In order to explore this problem, it seems reasonable to divide the counties into groups and then study correlations within each separate group. One such classification might be regional, since historical literature on Argentina abounds with reference to conflict between the City of Buenos Aires or the Coast and the Interior. Nevertheless I have elected to separate counties according to the size of largest community (see the CITY SIZE variable in  Appendix 1). I shall employ three basic categories: counties with communities of 50,000 or more inhabitants, which I shall call Big Cities; those with communities of 2,000-49,999 inhabitants, to be known as Townships; and the Countryside, without any communities of 2,000 or more people.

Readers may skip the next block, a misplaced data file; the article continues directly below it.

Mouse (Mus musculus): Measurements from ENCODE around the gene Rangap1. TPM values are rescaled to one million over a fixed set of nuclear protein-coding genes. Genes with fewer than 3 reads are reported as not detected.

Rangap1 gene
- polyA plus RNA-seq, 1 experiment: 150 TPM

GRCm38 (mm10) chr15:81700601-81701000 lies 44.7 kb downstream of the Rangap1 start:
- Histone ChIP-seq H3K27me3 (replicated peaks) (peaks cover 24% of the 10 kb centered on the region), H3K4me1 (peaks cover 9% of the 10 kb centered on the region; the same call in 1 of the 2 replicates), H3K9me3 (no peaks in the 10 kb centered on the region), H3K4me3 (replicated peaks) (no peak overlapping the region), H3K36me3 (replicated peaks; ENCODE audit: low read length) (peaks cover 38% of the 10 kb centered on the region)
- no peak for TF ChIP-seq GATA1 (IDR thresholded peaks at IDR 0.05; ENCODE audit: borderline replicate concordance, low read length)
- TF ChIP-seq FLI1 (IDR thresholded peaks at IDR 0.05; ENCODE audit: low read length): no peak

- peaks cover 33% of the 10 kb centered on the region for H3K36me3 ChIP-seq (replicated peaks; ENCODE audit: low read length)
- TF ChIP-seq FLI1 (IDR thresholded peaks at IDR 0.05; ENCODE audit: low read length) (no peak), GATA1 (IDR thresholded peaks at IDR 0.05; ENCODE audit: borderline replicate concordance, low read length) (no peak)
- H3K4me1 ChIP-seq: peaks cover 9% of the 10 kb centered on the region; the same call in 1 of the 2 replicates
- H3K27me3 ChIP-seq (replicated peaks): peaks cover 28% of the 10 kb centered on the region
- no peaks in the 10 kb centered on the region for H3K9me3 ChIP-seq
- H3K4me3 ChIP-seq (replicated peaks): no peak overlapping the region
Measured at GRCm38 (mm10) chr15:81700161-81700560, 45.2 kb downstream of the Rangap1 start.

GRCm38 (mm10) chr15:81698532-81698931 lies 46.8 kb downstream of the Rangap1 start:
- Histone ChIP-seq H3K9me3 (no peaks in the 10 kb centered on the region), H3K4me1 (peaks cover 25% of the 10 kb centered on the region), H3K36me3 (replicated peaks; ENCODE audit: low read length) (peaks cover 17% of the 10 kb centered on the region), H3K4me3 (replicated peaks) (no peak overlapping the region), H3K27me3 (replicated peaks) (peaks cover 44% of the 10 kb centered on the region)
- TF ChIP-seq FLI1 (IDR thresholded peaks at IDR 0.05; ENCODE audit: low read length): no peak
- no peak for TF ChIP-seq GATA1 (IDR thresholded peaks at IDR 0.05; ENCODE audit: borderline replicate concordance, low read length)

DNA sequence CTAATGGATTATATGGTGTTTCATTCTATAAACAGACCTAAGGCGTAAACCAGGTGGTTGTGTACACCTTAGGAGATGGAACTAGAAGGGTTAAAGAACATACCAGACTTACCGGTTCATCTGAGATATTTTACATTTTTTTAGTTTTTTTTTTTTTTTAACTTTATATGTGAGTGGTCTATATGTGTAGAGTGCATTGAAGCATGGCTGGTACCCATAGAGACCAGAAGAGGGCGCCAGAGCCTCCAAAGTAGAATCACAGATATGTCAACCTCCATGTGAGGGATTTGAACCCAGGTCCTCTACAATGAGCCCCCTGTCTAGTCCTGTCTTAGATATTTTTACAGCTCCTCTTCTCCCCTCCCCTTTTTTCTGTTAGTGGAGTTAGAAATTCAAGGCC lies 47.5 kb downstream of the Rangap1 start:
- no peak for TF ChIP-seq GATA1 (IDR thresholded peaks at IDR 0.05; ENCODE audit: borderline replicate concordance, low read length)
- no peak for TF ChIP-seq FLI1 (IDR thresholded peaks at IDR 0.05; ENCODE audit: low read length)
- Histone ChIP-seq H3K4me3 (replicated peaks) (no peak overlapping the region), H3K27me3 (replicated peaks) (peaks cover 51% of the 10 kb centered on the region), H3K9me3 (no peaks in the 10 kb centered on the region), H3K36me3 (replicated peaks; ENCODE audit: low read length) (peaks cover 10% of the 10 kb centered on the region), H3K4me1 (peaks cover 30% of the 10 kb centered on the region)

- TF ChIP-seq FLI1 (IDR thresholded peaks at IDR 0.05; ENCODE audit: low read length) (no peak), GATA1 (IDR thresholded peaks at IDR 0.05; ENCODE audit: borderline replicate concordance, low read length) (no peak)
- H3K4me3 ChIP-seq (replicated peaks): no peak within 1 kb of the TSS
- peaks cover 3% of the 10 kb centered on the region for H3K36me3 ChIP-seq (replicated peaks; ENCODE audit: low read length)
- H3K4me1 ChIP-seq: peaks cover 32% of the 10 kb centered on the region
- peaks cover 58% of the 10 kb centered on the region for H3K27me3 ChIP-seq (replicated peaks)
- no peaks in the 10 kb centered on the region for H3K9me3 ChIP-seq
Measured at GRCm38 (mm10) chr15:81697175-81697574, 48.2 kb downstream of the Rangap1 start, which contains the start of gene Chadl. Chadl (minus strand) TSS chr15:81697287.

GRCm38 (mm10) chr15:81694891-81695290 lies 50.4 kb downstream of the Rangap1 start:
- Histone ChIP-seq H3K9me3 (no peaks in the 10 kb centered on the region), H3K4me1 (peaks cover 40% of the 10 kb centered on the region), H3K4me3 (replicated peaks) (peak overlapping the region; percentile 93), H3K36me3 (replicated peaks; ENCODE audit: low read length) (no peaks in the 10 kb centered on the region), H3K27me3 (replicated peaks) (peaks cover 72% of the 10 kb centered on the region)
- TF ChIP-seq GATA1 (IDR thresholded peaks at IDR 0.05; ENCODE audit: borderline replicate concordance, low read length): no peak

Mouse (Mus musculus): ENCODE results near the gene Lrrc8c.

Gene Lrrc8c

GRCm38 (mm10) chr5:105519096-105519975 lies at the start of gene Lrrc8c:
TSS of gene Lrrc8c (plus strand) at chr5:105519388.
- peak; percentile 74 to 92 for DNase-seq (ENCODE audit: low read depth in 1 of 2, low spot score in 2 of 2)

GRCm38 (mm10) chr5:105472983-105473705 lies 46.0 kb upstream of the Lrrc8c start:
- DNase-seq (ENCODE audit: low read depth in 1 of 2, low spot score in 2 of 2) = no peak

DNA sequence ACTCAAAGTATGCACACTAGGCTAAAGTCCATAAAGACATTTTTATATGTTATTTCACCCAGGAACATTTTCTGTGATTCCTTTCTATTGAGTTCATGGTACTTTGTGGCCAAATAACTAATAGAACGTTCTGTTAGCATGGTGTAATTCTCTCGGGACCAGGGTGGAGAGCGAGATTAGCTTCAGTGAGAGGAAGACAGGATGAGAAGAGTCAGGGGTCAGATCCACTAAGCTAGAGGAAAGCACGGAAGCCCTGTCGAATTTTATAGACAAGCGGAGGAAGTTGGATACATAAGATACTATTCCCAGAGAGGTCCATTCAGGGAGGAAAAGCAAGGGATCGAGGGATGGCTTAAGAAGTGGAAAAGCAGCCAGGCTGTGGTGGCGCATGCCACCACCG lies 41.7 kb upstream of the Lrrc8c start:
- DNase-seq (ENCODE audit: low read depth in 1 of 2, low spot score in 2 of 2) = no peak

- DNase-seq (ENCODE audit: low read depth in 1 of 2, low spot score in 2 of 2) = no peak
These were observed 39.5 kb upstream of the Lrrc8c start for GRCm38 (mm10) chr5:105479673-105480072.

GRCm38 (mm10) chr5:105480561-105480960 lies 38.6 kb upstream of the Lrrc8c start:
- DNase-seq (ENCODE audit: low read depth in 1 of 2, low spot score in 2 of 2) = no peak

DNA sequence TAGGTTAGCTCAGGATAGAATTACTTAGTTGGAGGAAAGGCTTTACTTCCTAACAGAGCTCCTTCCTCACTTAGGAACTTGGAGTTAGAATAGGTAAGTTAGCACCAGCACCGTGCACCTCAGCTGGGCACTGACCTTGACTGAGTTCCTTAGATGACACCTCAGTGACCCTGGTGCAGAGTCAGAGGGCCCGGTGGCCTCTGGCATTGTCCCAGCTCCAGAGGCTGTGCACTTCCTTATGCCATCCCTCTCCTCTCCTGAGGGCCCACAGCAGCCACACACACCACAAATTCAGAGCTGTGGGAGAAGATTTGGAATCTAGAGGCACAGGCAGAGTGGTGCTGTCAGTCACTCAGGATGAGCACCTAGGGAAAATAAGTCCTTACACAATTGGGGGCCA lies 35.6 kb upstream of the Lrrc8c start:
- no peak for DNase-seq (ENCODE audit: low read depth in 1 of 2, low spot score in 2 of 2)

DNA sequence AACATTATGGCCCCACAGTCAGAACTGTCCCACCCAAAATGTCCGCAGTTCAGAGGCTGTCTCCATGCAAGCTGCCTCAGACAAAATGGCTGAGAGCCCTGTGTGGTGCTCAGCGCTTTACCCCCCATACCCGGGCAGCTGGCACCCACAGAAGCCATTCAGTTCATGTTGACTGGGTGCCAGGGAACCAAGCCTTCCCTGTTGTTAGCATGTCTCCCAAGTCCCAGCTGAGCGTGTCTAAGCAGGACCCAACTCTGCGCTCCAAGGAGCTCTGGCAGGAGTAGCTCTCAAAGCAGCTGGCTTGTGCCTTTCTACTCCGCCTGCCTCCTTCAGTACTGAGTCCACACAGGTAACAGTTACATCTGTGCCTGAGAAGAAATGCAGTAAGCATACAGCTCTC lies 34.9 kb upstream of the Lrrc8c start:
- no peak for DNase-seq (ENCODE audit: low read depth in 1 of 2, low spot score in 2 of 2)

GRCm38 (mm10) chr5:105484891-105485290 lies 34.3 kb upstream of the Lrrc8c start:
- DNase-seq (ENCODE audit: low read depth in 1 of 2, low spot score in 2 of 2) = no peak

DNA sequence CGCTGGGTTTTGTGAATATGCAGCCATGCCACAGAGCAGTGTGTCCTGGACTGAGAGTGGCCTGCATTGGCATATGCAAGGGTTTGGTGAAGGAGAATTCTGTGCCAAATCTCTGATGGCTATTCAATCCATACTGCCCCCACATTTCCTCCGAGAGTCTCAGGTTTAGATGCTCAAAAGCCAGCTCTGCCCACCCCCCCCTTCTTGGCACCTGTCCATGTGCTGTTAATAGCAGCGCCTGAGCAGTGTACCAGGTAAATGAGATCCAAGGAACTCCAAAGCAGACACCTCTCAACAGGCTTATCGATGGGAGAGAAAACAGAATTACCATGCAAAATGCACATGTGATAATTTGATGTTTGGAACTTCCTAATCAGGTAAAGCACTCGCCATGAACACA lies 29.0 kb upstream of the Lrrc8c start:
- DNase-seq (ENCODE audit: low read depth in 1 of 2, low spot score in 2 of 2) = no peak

This urban-rural approach is promising partly because of its precision. CITY SIZE says something about the county itself, while regional location often refers to little more than geographical accident. The strategy also makes intuitive sense since many analysts have stressed the role of “the city” in politics and in Argentine history.12 According to Table 1 regional and community-size distinctions tend to overlap anyway. Big City counties clustered in Greater Buenos Aires (69.4 percent), Township districts fell predominantly on the Coast (63.9 percent), and Countryside areas spread over the Interior (89.1 percent). To a considerable extent the exploration of urban-rural differences implies the simultaneous exploration of regional differences.